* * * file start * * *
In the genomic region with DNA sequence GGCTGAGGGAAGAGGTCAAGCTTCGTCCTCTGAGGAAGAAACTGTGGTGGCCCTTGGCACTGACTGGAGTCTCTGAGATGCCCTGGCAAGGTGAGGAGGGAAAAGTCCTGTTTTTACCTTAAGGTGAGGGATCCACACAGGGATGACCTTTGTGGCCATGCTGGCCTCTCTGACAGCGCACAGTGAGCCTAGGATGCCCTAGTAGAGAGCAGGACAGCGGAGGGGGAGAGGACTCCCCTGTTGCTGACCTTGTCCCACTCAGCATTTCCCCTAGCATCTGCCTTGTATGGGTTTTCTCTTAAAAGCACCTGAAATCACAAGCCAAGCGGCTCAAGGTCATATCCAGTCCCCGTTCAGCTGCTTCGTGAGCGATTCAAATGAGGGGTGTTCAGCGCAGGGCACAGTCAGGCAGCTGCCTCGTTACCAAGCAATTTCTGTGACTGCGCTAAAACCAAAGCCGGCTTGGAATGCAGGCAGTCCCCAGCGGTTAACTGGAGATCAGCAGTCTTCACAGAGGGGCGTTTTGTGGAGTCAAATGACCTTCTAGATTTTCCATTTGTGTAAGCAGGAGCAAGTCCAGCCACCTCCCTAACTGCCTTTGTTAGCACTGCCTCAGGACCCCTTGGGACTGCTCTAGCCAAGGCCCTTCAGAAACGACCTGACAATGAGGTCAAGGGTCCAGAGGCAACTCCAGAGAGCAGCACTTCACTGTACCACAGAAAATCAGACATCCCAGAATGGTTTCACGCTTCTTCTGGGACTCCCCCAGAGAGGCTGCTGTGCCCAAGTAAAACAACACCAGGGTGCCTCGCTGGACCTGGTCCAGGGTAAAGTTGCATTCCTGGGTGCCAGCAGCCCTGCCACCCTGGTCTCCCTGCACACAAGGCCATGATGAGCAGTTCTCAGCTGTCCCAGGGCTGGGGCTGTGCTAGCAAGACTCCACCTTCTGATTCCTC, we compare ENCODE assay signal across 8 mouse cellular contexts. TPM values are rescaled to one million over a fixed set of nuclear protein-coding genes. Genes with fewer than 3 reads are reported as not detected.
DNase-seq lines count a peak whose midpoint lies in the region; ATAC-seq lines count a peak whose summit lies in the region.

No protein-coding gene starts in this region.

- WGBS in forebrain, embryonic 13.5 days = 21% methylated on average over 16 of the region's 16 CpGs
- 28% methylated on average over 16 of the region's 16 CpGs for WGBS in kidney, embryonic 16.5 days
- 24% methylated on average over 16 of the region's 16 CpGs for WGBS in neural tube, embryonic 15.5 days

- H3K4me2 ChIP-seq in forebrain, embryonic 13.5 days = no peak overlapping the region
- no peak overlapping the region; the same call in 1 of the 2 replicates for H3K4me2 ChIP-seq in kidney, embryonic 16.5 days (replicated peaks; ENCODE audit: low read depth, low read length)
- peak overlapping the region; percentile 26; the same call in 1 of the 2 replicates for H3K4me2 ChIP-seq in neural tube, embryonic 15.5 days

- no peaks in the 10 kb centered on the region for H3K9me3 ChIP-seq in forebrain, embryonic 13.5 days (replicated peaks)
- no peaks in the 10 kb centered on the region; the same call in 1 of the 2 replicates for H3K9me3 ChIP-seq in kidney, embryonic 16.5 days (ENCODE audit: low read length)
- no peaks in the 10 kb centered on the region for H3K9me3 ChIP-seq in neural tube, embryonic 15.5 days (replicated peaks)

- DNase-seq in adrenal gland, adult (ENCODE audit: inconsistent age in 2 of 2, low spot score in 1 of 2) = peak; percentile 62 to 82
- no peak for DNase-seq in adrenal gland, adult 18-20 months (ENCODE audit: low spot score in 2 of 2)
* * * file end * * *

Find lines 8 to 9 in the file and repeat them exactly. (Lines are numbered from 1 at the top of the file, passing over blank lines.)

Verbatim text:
- no peak overlapping the region; the same call in 1 of the 2 replicates for H3K4me2 ChIP-seq in kidney, embryonic 16.5 days (replicated peaks; ENCODE audit: low read depth, low read length)
- peak overlapping the region; percentile 26; the same call in 1 of the 2 replicates for H3K4me2 ChIP-seq in neural tube, embryonic 15.5 days